Czech State Wins Latest Legal Case

The Czech government has once again emerged victorious following a legal dispute with land-based operator Casino Kartáč Group. The case was centered around the operation of interactive video lottery terminals (VLTs). The victory follows the further dismissal of Casino Kartáč’s compensation claim against the Czech state in September 2020.

The capital city of the Czech Republic illuminated at night, with a glimpse of the famous Charles Bridge to the right.

Czech land-based operator Casino Kartáč Group has yet again lost a legal battle against the Czech Ministry of Finance, in a case focusing on the operation of interactive video lottery terminals (VLTs). The defeat follows the similar dismissal of Casino Kartáč’s compensation claim against the Czech state in September 2020. ©Michael_Luenen/Pixabay

Casino Kartáč Issued Renewed Compensation Claim Against Czech State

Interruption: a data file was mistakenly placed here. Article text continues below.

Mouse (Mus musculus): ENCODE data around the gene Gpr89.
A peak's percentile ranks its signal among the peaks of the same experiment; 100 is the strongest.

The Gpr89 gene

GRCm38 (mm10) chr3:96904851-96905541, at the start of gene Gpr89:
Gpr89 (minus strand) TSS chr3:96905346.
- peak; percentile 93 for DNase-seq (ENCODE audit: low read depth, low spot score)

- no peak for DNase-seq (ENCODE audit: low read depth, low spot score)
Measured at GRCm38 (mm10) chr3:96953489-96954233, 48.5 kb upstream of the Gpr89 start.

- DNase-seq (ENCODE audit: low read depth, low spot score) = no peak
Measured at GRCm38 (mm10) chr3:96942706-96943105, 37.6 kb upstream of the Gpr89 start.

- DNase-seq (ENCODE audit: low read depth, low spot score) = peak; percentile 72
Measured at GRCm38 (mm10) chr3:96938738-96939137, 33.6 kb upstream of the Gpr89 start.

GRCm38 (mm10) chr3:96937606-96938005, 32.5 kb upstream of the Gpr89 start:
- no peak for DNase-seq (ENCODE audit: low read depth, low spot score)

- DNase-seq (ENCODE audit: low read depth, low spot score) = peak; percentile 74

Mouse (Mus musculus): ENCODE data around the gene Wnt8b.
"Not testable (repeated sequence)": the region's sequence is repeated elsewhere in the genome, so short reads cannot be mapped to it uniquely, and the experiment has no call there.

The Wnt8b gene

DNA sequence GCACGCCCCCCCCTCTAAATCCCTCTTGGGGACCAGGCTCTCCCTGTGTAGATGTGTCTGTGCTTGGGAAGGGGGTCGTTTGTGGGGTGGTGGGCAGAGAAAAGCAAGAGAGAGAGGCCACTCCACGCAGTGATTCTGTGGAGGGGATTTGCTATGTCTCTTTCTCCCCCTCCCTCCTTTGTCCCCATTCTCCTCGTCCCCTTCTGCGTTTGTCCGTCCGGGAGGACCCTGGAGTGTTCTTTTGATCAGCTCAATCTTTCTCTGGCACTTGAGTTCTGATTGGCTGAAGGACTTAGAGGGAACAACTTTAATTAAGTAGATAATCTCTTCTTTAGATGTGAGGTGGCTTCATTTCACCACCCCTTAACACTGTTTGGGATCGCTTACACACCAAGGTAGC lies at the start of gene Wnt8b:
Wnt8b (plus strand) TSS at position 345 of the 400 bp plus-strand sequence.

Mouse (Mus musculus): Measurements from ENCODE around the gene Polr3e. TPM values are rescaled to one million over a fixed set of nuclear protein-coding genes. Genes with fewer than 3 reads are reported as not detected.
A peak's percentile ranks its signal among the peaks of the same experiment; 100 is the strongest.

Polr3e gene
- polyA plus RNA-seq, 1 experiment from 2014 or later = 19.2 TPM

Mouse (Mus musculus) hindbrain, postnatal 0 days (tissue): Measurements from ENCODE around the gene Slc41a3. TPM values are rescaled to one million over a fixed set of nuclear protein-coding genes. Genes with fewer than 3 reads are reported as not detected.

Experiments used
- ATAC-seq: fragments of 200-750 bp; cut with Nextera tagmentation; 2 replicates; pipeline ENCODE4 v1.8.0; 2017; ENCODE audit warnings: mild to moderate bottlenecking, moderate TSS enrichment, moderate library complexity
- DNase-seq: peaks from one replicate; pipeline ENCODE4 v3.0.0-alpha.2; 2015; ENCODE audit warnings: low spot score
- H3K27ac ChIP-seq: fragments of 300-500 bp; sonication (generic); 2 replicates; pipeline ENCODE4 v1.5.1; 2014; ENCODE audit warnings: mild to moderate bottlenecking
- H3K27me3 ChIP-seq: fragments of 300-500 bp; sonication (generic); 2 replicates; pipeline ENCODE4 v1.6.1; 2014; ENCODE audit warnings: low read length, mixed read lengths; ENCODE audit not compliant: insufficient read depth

The latest legal feud between Czech land-based operator Casino Kartáč Group and the Czech state itself revolved around Casino Kartáč’s issued claim for CZK 1.41 billion (£48.0m/€53.8m/$65.5m) in compensation for profit losses. 

The suit alleged that the Ministry of Finance’s process for issuing permits for the operation of video lottery terminals, also known as VLTs, was incorrect.

Casino Kartáč’s claim was thrown into question when, during a hearing in the District Court of Prague 1, legal representatives of the Office for Representation of the State in Property Matters (ÚZSVM) insisted that the Ministry of Finance had in fact acted in accordance with national law.

The result was that the District Court agreed with the findings by the ÚZSVM and thereby dismissed the compensation claim by Casino Kartáč against the Czech Ministry of Finance.

Czech Minister of Finance Alena Schillerová once again praised the state’s internal legal team for their excellent work, noting how it successfully defended many billions of crowns for the state in protracted lawsuits with Casino Kartáč.

Schillerová went onto further note how the Czech courts have repeatedly ruled in favor of the Ministry of Finance, thereby confirming their secure legal position.